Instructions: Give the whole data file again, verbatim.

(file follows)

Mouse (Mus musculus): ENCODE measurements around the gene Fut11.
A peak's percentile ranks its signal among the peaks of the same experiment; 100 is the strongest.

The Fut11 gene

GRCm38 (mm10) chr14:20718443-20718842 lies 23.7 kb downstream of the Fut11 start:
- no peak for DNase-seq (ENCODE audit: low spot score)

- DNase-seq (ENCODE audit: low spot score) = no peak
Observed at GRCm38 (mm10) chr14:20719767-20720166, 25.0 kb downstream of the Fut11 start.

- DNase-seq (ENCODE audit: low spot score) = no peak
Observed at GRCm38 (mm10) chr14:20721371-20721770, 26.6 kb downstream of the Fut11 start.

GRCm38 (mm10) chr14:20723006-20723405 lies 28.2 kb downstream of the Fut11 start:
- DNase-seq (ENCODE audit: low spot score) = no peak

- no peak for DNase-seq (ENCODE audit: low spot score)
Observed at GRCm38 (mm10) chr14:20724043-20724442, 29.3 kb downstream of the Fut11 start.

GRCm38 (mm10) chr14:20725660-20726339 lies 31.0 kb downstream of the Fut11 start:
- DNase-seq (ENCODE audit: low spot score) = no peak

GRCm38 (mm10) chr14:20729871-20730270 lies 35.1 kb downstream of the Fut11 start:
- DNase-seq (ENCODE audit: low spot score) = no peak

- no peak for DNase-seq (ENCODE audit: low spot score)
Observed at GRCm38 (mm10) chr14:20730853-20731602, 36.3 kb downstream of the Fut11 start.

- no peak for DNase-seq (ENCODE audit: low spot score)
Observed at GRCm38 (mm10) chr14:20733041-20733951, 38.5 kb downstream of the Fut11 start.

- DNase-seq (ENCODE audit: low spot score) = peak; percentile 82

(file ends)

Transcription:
Mouse (Mus musculus): ENCODE measurements around the gene Fut11.
A peak's percentile ranks its signal among the peaks of the same experiment; 100 is the strongest.

The Fut11 gene

GRCm38 (mm10) chr14:20718443-20718842 lies 23.7 kb downstream of the Fut11 start:
- no peak for DNase-seq (ENCODE audit: low spot score)

- DNase-seq (ENCODE audit: low spot score) = no peak
Observed at GRCm38 (mm10) chr14:20719767-20720166, 25.0 kb downstream of the Fut11 start.

- DNase-seq (ENCODE audit: low spot score) = no peak
Observed at GRCm38 (mm10) chr14:20721371-20721770, 26.6 kb downstream of the Fut11 start.

GRCm38 (mm10) chr14:20723006-20723405 lies 28.2 kb downstream of the Fut11 start:
- DNase-seq (ENCODE audit: low spot score) = no peak

- no peak for DNase-seq (ENCODE audit: low spot score)
Observed at GRCm38 (mm10) chr14:20724043-20724442, 29.3 kb downstream of the Fut11 start.

GRCm38 (mm10) chr14:20725660-20726339 lies 31.0 kb downstream of the Fut11 start:
- DNase-seq (ENCODE audit: low spot score) = no peak

GRCm38 (mm10) chr14:20729871-20730270 lies 35.1 kb downstream of the Fut11 start:
- DNase-seq (ENCODE audit: low spot score) = no peak

- no peak for DNase-seq (ENCODE audit: low spot score)
Observed at GRCm38 (mm10) chr14:20730853-20731602, 36.3 kb downstream of the Fut11 start.

- no peak for DNase-seq (ENCODE audit: low spot score)
Observed at GRCm38 (mm10) chr14:20733041-20733951, 38.5 kb downstream of the Fut11 start.

- DNase-seq (ENCODE audit: low spot score) = peak; percentile 82